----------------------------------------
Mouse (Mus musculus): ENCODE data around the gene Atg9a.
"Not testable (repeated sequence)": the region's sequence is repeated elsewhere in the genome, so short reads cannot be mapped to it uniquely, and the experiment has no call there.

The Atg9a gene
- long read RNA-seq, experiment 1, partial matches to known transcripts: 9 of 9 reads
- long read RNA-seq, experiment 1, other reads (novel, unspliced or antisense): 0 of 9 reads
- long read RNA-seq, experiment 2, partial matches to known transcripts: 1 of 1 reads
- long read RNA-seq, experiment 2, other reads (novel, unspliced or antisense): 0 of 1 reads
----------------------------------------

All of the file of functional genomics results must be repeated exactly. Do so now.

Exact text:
Mouse (Mus musculus): ENCODE data around the gene Atg9a.
"Not testable (repeated sequence)": the region's sequence is repeated elsewhere in the genome, so short reads cannot be mapped to it uniquely, and the experiment has no call there.

The Atg9a gene
- long read RNA-seq, experiment 1, partial matches to known transcripts: 9 of 9 reads
- long read RNA-seq, experiment 1, other reads (novel, unspliced or antisense): 0 of 9 reads
- long read RNA-seq, experiment 2, partial matches to known transcripts: 1 of 1 reads
- long read RNA-seq, experiment 2, other reads (novel, unspliced or antisense): 0 of 1 reads